26 August, 2019

Blog

The New Year Bird!

By Ranil Senanayake

Dr Ranil Senanayake

One prominent symbol that we use to identify the traditional new year, may in fact, speak to what we have become as a society. The Koha Brid heralding the new year utters not a song of joy, but a stream of shouts, designed to draw the attention and annoy of a pair of parent crows to a level enough that they give chase to the bird, leaving their nest defenseless. In that moment the female Koha Bird swoops into the nest and quickly lays her own egg and flies away to join her mate and sing the song that we accept as the herald of the new year. The hapless parent crows return to their nest, to protect and care for their young. In the nest the egg that hatches first is that of the Koha Bird, who immediately begins pushing all of the other eggs or babies out of the nest. The crows, unaware of their loss, continue to feed and care for their only baby, looking after it until the day it can fly. On that the the Koha Bird utters a stream of shouts at the parents and flies off, leaving a pair of angry and confused parents behind.

It is said that art imitates life, could it be that the symbol of a parasite who lives at the expense of the poor garbage eating crows, is the right artistic expression of the reality of a grandiose parliament with its daily emission of streams of shouts and invective, living in a parasitic relationship with the poor soil tilling pheasants?

When so-called leaders squander the patrimony of the nation on vanity (but personally profitable) projects, or push out our rights to clean water and clean air, in favor of their ‘investors’ one could term the nation as being held hostage by a group of parasites. The screaming and squabbling to get their hands on the levers of power is much like the Koha bird screaming to get the parents attention away from the nest. If fact, that is all politics has descended into, as summarized by a politico on that we wanted to do for the country in the next few years his reply was “to hold onto power”. There seems to be no concern for the state of the nation. Just as the young Koha will callously push the baby crows out of the nest, to fall into a tragic fate in an inhospitable environment. So will our leaders young and old callously push our youth into an ever worsening state of health, due to no concern for the environment that provides public health. In a nation with leaders like that, it is fitting to have the Koha Bird as our national symbol for the traditional New Year!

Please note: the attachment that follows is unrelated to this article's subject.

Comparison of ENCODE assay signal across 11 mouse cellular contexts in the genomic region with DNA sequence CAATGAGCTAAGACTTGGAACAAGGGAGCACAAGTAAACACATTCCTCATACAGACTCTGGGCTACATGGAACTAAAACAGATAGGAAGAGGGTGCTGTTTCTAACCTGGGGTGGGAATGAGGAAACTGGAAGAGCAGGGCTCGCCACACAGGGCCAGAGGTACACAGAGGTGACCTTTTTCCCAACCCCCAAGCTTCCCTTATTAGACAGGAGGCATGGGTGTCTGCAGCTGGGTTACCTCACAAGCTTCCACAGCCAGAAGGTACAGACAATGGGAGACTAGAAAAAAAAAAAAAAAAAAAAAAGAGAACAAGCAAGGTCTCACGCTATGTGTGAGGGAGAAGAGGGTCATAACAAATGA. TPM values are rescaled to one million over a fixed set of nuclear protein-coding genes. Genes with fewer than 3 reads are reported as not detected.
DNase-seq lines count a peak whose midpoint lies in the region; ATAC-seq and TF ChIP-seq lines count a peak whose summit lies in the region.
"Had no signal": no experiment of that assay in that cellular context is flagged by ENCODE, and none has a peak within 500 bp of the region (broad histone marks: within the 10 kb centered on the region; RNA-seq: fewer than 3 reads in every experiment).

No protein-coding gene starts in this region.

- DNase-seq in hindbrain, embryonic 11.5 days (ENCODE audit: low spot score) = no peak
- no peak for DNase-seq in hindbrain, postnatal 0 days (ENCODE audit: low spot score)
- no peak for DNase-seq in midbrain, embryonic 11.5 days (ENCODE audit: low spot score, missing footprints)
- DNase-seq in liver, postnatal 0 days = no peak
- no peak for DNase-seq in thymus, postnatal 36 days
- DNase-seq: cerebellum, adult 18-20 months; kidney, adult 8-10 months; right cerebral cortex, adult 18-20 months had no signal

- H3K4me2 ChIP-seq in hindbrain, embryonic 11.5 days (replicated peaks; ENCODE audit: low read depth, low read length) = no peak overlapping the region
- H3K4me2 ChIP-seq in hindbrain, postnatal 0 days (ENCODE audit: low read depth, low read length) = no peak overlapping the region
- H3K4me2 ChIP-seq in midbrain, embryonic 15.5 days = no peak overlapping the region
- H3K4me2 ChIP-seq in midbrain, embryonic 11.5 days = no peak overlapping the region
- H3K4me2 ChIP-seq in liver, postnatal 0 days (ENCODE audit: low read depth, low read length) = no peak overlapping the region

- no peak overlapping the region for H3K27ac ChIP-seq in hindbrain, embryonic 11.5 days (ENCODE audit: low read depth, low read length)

The Crows nest is poor enough to begin with, cobbled with bits of sticks and wire, but it serves well as the nest for baby crows. The parents and chicks maintain a relatively tidy home. Once the parasite gets into the nest everything changes. The nest becomes broken as the parasite becomes more and more demanding. Once we had a nation, financially stable, offering a modest but healthy life, then the the game of borrowing for ‘progress’ and ‘growth’ began, much like the appetite of the baby bird, there was no concern for anything else than ‘growth’, until today the environment of our nation ‘ our nest ‘ lies in tatters.